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Zacharias Kunuk’s Arctic-set reworking of the John Ford classic is immediate and compelling
SEARCHERS (Zacharias Kunuk). 94 minutes. Subtitled. Opens Friday (January 20). See listing. Rating: NNNN
Zacharias Kunuk’s Searchers (Maliglutit) arrives fresh from its screenings in Canada’s Top Ten Film Festival and bearing two major Canadian Screen Award nominations for best picture and best original screenplay.
It also opens in the middle of a weirdly warm January, which kind of works against its Arctic brutality. This Searchers is an experience best served cold.
A striking reinterpretation of John Ford’s classic 1956 western, the story has been relocated from the American West to the frozen North. And, of course, it’s told from a radically different perspective.
Set in 1913, Searchers follows an Inuk man named Kuanana (Benjamin Kunuk) who returns from a hunt to discover his village has been raided and his wife and daughter abducted. Assembling a small posse of fellow hunters, Kuanana sets out to rescue his family or avenge them, depending on what he finds.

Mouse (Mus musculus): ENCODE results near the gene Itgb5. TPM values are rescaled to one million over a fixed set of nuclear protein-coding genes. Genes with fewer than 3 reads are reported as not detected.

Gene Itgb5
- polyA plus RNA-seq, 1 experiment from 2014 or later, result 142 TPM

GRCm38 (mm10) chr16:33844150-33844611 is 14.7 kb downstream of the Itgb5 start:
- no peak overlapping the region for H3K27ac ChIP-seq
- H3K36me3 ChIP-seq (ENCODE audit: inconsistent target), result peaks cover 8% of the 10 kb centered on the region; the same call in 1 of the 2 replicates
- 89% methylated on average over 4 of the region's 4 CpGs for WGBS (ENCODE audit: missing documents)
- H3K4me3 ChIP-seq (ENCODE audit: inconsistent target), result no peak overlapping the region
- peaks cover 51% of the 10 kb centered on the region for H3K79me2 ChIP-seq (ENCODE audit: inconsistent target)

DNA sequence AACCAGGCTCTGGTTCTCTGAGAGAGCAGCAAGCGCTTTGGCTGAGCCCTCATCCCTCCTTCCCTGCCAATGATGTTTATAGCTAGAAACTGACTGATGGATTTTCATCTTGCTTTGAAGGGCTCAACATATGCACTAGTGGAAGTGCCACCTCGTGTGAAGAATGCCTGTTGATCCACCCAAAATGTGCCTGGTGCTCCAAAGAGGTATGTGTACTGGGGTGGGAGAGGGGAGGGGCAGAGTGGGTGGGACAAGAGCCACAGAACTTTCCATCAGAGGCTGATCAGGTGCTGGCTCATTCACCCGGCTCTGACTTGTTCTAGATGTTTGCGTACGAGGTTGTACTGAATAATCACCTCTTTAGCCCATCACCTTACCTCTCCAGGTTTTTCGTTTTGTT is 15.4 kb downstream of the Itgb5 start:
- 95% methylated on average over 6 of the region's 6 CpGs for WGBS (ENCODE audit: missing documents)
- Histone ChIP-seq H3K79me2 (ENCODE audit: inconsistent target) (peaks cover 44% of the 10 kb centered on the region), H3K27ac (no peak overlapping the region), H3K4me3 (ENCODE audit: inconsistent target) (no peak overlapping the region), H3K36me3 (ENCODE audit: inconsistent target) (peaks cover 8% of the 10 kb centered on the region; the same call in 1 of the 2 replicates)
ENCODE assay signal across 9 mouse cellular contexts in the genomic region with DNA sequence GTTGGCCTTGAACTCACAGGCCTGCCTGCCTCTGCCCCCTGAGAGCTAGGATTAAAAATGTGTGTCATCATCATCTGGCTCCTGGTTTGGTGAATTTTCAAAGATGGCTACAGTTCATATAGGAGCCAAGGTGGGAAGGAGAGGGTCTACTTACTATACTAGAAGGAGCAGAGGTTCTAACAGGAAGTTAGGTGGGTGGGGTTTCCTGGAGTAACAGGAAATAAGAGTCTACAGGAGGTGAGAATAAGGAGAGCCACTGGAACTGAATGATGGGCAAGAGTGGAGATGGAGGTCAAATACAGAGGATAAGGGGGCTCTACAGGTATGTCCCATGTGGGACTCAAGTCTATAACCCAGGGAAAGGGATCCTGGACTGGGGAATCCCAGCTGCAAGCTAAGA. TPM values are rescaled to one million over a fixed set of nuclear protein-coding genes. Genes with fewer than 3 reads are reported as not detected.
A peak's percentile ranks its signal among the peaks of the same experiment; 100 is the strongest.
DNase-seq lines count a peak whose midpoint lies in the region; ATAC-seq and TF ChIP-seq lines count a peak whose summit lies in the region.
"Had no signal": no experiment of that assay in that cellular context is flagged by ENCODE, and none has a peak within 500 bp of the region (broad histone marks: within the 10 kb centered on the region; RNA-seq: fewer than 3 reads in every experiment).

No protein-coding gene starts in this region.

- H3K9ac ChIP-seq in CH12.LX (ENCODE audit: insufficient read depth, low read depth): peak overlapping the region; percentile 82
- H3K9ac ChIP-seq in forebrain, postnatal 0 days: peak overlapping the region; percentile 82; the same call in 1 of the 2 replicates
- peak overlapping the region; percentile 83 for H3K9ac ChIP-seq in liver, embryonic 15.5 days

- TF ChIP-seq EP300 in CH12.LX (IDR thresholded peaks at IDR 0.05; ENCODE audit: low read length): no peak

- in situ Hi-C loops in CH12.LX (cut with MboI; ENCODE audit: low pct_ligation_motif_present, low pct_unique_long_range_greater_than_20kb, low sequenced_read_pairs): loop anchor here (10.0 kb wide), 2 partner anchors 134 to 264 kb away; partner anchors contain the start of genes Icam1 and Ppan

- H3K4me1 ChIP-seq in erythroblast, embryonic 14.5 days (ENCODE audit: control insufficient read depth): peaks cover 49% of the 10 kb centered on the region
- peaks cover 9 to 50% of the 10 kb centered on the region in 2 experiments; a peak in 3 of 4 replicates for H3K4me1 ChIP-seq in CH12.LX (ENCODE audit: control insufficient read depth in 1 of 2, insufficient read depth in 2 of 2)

The material is culturally relevant and the mirror-image storytelling ingenious. But this would be little more than a thought experiment if the filmmaking weren’t so immediate and compelling.
As in his breakthrough epic Atanarjuat, Kunuk – working once again with co-director Natar Ungalaaq and co-editor Norman Cohn – uses the tundra to powerful effect in expansive widescreen frames that dwarf his characters amidst their merciless environment. An opening track from Tanya Tagaq sets an eerie tone of lurking malice. Dialogue is minimal, and faces are shrouded within fur hoods or hidden behind beards caked with ice. Motivation is simple: survive or die.
Indeed, in its last third Searchers is almost a silent film, its images packed with almost mythic intensity. It’s taking place 100 years ago, but it could just as easily be 1,000.